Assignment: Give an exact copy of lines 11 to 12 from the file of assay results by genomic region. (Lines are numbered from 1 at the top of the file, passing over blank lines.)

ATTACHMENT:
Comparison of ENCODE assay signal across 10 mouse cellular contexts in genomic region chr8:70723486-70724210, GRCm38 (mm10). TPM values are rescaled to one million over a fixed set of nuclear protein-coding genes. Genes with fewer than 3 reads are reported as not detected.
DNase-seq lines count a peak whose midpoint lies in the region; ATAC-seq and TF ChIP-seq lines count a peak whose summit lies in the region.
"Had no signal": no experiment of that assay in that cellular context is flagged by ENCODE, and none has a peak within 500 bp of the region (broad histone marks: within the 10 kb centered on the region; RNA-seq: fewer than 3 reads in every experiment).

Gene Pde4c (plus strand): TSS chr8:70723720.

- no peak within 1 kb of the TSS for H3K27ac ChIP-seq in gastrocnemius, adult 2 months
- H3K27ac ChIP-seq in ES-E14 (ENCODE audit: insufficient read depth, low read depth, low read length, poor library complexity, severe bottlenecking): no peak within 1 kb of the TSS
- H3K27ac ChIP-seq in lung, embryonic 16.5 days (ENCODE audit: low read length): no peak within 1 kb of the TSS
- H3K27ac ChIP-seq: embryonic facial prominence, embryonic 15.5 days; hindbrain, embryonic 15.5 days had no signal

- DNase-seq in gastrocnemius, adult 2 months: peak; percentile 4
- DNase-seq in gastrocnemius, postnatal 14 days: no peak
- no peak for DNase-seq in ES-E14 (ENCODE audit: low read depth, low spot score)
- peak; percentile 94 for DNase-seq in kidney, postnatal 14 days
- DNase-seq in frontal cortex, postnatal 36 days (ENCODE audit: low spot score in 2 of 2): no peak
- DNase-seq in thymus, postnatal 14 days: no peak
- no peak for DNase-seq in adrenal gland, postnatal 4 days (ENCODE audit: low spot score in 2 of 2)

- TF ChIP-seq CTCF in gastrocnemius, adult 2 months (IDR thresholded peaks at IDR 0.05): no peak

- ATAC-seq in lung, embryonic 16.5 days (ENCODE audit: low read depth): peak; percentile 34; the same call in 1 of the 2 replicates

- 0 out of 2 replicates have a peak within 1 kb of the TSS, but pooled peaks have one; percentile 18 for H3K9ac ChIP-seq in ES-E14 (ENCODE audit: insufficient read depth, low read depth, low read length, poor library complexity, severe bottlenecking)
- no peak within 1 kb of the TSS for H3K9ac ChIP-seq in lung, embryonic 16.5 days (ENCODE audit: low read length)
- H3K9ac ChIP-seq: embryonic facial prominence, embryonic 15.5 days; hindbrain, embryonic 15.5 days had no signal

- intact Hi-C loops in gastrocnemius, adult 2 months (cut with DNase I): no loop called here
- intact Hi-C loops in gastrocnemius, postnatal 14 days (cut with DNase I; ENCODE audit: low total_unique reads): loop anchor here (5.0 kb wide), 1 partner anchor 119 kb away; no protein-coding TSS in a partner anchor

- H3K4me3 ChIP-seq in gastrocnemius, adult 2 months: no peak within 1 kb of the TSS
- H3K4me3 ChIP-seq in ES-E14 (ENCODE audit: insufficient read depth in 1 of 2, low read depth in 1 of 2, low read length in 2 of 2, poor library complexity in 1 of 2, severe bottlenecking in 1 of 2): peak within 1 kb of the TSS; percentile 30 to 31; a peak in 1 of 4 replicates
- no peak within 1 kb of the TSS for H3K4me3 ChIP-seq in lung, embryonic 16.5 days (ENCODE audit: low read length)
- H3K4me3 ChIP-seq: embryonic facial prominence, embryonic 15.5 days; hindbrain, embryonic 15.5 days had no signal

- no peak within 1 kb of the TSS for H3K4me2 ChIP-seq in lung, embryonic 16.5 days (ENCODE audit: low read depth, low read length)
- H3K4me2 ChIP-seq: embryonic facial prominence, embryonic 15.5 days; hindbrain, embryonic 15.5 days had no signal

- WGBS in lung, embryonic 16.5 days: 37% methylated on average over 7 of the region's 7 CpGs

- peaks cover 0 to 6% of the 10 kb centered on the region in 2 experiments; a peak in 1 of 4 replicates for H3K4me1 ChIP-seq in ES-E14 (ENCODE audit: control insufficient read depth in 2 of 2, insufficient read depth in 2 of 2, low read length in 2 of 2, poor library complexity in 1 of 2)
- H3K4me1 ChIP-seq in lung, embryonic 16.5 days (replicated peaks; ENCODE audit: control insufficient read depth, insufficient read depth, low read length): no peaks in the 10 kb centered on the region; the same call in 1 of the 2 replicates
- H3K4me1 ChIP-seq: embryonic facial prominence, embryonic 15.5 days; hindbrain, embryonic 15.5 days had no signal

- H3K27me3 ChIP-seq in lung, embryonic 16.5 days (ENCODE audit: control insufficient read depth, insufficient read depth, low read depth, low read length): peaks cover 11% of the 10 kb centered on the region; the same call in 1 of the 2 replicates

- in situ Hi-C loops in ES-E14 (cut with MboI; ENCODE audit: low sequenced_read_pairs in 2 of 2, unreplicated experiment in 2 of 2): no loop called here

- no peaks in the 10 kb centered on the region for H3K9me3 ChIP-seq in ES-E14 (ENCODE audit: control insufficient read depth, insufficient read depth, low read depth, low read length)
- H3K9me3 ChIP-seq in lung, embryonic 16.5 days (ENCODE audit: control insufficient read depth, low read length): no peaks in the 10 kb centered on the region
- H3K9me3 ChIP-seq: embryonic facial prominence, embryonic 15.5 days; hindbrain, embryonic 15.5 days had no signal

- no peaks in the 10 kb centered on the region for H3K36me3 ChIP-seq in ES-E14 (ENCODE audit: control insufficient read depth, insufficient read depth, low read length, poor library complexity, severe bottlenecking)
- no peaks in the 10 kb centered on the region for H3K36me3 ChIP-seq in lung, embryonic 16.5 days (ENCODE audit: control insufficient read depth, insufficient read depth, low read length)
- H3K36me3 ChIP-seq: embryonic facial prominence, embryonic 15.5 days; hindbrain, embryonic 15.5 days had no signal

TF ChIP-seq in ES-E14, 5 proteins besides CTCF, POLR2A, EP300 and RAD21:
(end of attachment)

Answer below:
- no peak for DNase-seq in ES-E14 (ENCODE audit: low read depth, low spot score)
- peak; percentile 94 for DNase-seq in kidney, postnatal 14 days